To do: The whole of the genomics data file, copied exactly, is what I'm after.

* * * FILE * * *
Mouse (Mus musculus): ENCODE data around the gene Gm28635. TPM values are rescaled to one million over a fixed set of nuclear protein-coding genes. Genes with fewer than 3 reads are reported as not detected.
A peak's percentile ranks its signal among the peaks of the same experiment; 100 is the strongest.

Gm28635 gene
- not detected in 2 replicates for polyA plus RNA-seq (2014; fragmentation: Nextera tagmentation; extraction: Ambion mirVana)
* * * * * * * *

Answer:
Mouse (Mus musculus): ENCODE data around the gene Gm28635. TPM values are rescaled to one million over a fixed set of nuclear protein-coding genes. Genes with fewer than 3 reads are reported as not detected.
A peak's percentile ranks its signal among the peaks of the same experiment; 100 is the strongest.

Gm28635 gene
- not detected in 2 replicates for polyA plus RNA-seq (2014; fragmentation: Nextera tagmentation; extraction: Ambion mirVana)